Wednesday in Whitewater will be cloudy with a high of 64. Sunrise is 7:19 AM and sunset 4:21 PM for 9h 02m 38s of daytime. The moon is a waxing gibbous with 88.6% of its visible disk illuminated.
The Technology Park Board meets at 8 AM.
On this day in 1903, Italian American food cart vendor Italo Marchiony receives a U.S. patent for inventing a machine that makes ice cream cones.
Alan Rappeport reports Republicans Who Assailed Biden’s Stimulus Bill Are Embracing the Money (‘Republican governors who criticized the $1.9 trillion Covid relief bill as wasteful are championing state projects funded by the money’):
WASHINGTON — At her annual budget address this month, Gov. Kristi Noem, Republican of South Dakota, blamed President Biden’s economic policies for rising prices, derided the “giant handout” of federal stimulus funds and suggested that she had considered refusing the money over ideological objections.
But like many Republican officials, Ms. Noem has found it hard to say no to her state’s share of the $1.9 trillion pandemic relief aid that Democrats passed along party lines in March.
Ms. Noem explained to fellow legislators how critical those federal funds were to South Dakota and outlined how she would use some of the nearly $1 billion slated for her state to invest in local water projects, make housing more affordable and build new day care centers. For those questioning her choice to take the money, Ms. Noem, who has opposed Covid restrictions including shutdowns and mask mandates, said any pandemic-relief funds she rejected would have just gone to other states.
“It would be spent somewhere other than South Dakota,” Ms. Noem said. “The debt would still be incurred by the country, and our people would still suffer the consequences of that spending.” No state has declined the relief money, and if they had it would go back to the Treasury Department, not to other states.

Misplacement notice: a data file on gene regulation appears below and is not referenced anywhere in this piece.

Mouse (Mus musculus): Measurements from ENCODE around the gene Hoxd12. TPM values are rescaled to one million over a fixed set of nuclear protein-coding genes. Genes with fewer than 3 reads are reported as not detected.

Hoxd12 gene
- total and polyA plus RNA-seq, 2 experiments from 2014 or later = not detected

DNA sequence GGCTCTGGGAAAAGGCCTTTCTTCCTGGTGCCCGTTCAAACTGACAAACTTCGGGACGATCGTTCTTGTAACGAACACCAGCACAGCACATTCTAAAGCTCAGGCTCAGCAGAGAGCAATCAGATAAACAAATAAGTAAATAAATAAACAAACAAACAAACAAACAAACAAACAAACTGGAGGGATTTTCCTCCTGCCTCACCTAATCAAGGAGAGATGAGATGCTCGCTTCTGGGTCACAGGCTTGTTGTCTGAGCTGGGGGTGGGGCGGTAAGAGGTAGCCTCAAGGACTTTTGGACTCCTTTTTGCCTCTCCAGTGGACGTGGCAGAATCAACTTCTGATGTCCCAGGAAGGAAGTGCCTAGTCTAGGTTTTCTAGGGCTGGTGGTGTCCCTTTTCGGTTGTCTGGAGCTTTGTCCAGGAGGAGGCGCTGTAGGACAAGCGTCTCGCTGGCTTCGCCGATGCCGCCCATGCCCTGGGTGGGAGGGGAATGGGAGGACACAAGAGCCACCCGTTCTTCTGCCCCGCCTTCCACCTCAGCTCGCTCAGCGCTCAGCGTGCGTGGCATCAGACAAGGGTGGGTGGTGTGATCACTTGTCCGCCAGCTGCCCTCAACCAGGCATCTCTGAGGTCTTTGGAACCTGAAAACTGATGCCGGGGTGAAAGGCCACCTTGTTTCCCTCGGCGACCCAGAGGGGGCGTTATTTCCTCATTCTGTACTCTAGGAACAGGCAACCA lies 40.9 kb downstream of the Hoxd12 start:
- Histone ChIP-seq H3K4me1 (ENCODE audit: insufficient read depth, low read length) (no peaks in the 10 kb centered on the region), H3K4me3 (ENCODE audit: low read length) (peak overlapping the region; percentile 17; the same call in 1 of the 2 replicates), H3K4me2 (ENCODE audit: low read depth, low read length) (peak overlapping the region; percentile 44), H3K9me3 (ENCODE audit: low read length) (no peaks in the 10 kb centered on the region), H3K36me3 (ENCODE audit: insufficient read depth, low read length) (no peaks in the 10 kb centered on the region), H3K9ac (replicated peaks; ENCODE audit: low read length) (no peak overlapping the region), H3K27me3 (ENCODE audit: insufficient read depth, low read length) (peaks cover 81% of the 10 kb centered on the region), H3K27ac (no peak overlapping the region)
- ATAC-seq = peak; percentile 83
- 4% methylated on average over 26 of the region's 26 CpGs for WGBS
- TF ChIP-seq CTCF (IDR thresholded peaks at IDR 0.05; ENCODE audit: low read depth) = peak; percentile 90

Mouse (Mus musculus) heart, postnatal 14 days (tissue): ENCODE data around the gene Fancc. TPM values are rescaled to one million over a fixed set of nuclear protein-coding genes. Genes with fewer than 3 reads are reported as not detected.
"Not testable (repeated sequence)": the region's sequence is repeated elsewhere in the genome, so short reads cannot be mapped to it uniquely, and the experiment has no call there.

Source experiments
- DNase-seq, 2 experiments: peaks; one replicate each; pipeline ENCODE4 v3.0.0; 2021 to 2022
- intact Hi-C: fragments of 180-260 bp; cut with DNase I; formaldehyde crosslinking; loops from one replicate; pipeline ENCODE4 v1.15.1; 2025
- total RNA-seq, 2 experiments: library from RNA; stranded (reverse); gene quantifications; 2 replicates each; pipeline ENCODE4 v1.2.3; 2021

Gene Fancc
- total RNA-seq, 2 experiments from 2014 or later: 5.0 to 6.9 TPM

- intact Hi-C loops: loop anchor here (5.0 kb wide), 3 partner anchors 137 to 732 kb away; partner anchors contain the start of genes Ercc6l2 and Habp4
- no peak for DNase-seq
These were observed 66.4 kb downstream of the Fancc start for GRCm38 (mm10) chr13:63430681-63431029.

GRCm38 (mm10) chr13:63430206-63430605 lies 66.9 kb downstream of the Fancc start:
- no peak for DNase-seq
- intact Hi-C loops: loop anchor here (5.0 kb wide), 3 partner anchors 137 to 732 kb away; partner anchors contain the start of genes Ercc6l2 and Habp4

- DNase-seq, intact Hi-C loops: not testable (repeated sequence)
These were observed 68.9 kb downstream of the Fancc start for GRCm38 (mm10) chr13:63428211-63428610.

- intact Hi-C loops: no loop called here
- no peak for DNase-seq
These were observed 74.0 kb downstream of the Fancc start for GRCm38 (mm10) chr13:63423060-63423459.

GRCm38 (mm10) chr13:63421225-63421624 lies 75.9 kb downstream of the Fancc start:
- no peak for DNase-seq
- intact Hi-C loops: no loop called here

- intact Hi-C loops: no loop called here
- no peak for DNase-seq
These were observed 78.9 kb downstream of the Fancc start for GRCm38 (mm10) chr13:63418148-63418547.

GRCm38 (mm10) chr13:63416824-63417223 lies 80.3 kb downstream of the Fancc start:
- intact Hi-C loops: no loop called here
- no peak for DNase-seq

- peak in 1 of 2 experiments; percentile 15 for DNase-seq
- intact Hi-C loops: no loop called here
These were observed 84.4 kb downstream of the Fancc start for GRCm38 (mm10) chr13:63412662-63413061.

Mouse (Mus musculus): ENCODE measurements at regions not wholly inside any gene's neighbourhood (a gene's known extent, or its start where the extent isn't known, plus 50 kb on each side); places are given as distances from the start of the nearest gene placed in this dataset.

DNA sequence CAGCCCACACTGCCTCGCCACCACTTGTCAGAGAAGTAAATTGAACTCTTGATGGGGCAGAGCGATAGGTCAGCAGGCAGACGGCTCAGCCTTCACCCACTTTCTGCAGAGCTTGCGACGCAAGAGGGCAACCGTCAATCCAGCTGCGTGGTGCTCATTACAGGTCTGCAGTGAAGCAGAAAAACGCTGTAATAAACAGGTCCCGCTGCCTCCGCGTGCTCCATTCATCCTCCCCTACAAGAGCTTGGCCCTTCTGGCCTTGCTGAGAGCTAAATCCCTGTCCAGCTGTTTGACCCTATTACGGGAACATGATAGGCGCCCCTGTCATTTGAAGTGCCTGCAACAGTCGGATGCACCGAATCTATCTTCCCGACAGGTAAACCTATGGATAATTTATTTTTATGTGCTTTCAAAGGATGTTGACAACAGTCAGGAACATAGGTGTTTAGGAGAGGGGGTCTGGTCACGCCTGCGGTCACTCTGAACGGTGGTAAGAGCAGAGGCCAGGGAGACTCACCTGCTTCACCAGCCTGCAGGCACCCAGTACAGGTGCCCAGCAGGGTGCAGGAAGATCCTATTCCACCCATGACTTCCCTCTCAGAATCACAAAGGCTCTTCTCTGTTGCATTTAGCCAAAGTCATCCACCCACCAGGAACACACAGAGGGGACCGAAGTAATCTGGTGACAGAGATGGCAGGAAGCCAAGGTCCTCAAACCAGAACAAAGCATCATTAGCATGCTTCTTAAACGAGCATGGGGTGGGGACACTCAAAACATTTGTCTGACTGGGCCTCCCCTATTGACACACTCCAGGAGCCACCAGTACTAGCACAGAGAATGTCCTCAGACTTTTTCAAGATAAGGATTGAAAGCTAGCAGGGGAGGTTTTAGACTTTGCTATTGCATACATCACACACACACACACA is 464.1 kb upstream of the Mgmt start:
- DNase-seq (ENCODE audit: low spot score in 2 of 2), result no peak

Republican leaders across the country have been engaged in a similarly awkward dance over the past few months as they accept — and often champion — money from the $350 billion bucket of state and local aid included in the stimulus bill, which passed Congress without a single Republican vote. In some states, like Ohio and Arizona, Republican governors are spending the funds while attempting to undercut the law that allowed the money to flow. Other governors are faulting Congress for not giving their state enough money.
And, like their counterparts in Congress, many Republicans have blasted Mr. Biden’s stimulus bill for fueling inflation, even as they take the funds, and criticized Democrats for pushing for additional government spending plans.
Of course, they’ll criticize and then take the money — Trumpism has no firm economic position except the enrichment of the Trump family subsumed under the general principle that hypocrisy is a virtue.
Look around small towns where Trumpists talk about fiscal prudence, and you’ll see that they (and others) waste money on artificial turf, etc., at the first opportunity. They’re fiscally prudent until they want something for themselves, all the while they’ll accuse others of their own, repeated actions.
They don’t have a coherent economic position — they have a collection of aching emotional needs that have to be satisfied. Explain their position coherently from moment to the next? Nah, why bother? They believe that explanations are for weaklings, suckers, socialists, communists, anarchists, anthropologists, meteorologists… whomever.
There are many sound reasons to oppose Trumpism, recognizing that alternatives to it bring their own, (far) lesser risks. One can believe that the Democrats are spending too much, as I do, and yet support resolutely their broad-based coalition against Trumpism’s autocratic nativism. Never Trump, after all, means Never Trump; never Trumpism means never Trumpism.
The Trumpists’ thorough-going hypocrisy is, in fact, another reason to oppose them.